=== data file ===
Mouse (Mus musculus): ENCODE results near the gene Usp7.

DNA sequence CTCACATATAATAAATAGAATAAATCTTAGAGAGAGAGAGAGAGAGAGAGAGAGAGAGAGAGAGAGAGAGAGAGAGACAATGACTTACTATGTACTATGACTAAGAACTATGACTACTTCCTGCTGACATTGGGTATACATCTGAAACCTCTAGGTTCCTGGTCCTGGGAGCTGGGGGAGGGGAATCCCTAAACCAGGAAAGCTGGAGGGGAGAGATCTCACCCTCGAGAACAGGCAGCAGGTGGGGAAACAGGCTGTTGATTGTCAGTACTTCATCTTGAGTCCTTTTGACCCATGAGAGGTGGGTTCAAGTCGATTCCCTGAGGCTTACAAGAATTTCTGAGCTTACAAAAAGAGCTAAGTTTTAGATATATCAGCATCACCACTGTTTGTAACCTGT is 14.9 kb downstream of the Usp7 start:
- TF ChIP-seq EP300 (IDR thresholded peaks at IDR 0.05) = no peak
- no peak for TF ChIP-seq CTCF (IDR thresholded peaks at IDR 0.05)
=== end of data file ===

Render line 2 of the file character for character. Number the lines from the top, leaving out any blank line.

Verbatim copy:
DNA sequence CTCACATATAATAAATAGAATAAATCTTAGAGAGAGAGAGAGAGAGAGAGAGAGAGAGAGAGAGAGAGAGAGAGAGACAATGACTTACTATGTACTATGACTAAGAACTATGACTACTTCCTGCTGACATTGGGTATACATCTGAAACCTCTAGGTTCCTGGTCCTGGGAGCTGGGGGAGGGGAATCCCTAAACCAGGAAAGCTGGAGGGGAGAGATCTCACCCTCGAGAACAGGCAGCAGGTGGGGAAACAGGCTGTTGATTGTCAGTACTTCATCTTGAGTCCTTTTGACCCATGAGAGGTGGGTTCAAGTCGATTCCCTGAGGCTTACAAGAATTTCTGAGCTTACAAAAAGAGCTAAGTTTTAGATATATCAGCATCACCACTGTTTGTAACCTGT is 14.9 kb downstream of the Usp7 start: